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Most Common Behavior Problems:

One of the most common behavioral issues with the Siberian is separation anxiety. This is a breed that has a very high pack mentality. They have an almost constant need to be around people or other dogs. Because of this, separation anxiety issues can surface very quickly. This can lead to them being destructive or excessive howling when they are left on their own.

The next most common issue is excessive howling in itself. The breed does not bark often, but they do howl. This issue can arise from anxiety, as mentioned previously. Or even boredom if the Siberian is not getting enough physical or mental stimulation. Sometimes we even encourage this behavior without even meaning, too, which can lead to problems down the road. 

Aggression towards small animals can also be an issue with this breed. Before the Siberian was a sled dog, some 4,000 years ago, they were used as a hunting breed to help track down Reindeer, and prey-drive in this breed is still very alive and well. This does not always make them the best fit with small animals, and they can have issues, especially with cats and rodents.

Food aggression can also develop in this breed. They can begin to resource guard food from other canines in the house or even people. Because of this breed's more primitive nature, it is especially important to remain vigilant, so food-related aggression does not develop. 

Possible Downsides and Known Temperament issues:

Every breed is not for every person. All breeds of dogs can have tremendous advantages, but there can be some drawbacks too. Here is what to look out for with the Siberian Husky:

The Siberian Husky is not a breed that should be casually let off-leash in an insecure area. This is a breed that has been refined to run. When given freedom, they may do just that. They will go and go and go. This can lead them to becoming lost easily, and by the time they realize they have gone too far, they might not be able to find their way back.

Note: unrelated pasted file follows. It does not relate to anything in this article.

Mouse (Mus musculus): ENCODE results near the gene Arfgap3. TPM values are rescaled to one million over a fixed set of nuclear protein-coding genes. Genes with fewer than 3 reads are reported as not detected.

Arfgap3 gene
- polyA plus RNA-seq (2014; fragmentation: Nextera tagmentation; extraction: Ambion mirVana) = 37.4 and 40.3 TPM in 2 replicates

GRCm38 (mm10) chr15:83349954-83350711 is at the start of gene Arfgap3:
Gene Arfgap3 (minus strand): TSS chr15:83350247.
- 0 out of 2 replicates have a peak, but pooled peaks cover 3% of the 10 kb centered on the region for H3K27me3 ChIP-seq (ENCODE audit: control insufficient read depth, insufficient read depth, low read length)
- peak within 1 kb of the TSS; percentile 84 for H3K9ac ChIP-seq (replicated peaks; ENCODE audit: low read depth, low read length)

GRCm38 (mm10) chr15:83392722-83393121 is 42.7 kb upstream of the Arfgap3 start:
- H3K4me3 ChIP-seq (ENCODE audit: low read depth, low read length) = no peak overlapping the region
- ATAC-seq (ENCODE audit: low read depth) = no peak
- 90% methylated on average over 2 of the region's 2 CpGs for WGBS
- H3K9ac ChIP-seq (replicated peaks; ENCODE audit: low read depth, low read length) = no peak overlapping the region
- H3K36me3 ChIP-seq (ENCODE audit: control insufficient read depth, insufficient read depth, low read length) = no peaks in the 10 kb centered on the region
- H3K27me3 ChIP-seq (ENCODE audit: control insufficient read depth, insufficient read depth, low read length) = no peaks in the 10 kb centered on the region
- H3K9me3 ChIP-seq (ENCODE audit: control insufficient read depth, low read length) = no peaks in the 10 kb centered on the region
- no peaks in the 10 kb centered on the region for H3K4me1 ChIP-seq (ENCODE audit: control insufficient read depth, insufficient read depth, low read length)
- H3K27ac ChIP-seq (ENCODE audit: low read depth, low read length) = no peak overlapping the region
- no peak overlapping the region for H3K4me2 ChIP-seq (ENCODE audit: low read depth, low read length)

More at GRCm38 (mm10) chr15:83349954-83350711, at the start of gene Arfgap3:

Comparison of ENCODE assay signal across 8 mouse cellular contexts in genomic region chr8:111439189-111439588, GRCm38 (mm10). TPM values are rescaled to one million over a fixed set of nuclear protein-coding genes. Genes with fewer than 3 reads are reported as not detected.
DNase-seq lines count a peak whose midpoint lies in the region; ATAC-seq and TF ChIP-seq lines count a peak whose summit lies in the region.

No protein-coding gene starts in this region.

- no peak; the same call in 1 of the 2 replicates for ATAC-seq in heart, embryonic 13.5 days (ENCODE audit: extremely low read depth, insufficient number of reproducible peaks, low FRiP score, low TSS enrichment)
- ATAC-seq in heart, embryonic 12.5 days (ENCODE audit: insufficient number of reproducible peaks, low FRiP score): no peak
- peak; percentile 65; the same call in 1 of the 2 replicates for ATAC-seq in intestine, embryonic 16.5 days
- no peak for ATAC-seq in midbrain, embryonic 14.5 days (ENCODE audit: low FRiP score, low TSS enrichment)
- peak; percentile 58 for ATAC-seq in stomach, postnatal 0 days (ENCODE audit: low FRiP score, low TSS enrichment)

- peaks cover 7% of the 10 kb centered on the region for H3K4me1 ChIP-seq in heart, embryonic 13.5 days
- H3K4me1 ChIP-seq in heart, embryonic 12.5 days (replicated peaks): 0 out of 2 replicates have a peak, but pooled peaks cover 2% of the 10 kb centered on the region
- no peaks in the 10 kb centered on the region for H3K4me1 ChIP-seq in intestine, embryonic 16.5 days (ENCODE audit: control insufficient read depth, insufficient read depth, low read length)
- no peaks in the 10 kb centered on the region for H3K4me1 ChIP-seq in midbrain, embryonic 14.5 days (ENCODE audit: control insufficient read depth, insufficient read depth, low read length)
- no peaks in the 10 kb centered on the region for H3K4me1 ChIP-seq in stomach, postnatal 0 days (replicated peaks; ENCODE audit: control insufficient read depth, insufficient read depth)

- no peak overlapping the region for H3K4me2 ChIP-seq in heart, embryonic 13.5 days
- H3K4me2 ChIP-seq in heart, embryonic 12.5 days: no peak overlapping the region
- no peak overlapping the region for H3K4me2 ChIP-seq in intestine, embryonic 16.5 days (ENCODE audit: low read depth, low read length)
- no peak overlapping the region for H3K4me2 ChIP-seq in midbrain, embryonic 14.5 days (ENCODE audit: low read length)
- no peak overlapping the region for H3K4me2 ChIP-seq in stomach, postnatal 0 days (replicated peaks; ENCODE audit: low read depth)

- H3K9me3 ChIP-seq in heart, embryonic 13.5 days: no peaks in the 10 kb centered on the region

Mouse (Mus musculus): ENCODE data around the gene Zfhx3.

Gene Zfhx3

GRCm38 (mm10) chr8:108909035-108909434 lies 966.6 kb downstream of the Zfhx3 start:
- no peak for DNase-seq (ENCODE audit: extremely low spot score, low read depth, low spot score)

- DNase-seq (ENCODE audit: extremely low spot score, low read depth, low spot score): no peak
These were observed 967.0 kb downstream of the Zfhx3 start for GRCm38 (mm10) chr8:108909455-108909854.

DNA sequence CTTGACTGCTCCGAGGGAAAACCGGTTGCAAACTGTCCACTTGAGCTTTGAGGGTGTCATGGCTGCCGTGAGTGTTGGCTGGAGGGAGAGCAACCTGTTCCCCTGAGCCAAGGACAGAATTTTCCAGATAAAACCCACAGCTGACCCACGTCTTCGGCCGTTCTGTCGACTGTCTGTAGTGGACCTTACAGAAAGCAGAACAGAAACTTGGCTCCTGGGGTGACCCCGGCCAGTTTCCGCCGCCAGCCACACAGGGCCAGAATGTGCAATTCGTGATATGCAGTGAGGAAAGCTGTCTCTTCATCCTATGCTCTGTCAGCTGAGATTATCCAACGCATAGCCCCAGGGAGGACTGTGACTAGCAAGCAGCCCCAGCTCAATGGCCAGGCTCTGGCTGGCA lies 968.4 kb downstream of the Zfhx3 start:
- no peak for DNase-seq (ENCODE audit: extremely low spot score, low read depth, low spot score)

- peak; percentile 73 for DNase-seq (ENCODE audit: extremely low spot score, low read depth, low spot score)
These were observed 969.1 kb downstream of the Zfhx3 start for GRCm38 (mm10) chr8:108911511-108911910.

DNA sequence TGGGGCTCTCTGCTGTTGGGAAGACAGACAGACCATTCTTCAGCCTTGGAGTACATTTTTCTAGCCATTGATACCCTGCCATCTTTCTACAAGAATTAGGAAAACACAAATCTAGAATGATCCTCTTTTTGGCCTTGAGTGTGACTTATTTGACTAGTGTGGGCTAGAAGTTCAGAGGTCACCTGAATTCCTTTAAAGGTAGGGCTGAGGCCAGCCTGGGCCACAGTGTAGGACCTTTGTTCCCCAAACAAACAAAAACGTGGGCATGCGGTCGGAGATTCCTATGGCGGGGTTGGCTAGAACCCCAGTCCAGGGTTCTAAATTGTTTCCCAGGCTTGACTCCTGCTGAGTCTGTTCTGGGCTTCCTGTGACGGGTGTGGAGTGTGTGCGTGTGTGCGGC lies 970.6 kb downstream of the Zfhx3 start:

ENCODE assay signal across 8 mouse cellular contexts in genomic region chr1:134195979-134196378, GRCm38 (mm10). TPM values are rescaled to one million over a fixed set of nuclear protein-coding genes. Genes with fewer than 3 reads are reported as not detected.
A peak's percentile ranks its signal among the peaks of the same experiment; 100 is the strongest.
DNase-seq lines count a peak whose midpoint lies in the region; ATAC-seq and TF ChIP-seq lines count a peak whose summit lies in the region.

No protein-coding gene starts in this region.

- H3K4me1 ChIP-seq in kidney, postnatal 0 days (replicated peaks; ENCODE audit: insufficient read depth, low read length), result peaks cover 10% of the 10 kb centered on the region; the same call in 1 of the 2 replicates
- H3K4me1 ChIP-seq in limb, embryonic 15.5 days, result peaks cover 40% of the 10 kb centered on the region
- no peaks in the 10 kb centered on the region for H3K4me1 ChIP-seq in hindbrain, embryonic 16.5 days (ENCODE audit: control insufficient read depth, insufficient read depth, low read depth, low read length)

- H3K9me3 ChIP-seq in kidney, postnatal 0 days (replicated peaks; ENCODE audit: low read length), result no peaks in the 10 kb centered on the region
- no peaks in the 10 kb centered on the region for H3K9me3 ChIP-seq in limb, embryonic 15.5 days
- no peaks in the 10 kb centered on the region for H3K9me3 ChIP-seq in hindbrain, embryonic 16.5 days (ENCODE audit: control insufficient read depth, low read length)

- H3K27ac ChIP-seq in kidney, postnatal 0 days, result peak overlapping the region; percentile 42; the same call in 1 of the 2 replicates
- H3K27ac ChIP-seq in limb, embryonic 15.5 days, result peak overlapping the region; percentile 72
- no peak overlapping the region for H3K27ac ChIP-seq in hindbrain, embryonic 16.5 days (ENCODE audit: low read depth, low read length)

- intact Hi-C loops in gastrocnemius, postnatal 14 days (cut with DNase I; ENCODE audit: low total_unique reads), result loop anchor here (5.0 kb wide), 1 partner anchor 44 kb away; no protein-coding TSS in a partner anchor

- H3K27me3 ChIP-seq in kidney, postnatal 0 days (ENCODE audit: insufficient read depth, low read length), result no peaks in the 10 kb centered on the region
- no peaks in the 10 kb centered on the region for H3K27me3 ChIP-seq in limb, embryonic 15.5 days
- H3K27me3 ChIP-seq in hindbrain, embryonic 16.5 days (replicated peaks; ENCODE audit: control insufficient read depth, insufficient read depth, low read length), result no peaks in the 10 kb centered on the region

The Siberian Husky is also a digger. If you have ever seen Eight Below or and movie featuring this breed, you will see that they instinctively dig down in snow and dirt when they are ready to bed down. Even if it isn't cold out and they are seeking a warm place to rest, this breed still has instincts to dig. So, it might not be the best choice if you have a nicely manicured yard and don't want to see holes starting to appear. 

Temperament problems can appear in individuals of any breed. This is why it is essential to go to a reputable rescue or breeder when you are thinking about beginning any breed of dog into your home. The Siberian Husky is a more stable breed. But, there are still some issues that can be found in the breed. The Siberian Husky, as a breed, scored an 86.8% rating with the American Temperament Testing Association. 

The most common issues in the Siberian Husky breed are dog aggression and people aggression. A Siberian with a stable temperament should be neither of these things. This breed is a friendly one, even to people they do not know. And because of their high pack mentality, a Siberian who is dog aggressive will have a hard time due to their high social demands, and it goes against a lot of their natural instincts.

With correct temperament and a high-level canine leader: 

Now, it is time to get to the good stuff about this breed! With individuals with correct temperament and some guidance from a high-level canine leader, this breed can be an excellent addition to any household. 

The Siberian Husky is a friendly one. They should coexist and do so happily, with all manner of people and other dogs. This is not a guarding breed, so they typically aren't suspicious of others. Making the Siberian an excellent choice for people who have other dogs, like going to the dog park, or have people over frequently. 

This breed is also highly active. They love to run, play, and have fun. The Siberian will happily join you wherever you want to go, as long as it is on a leash, and participate in whatever it is you are doing. They also do exceptionally well with children due to their friendly nature. And they would be happy to accompany a child out into a fenced out yard and play with them until their hearts are content. 

The Siberian is also an intelligent breed. Though they can be a little independent and mischievous, this just adds to their charm. They tend to be eager to please, as long as they see a point in doing whatever it is. If training can be made fun and enjoyable for both the Siberian and the canine leader, they will gladly participate and try to learn whatever is asked of them. 

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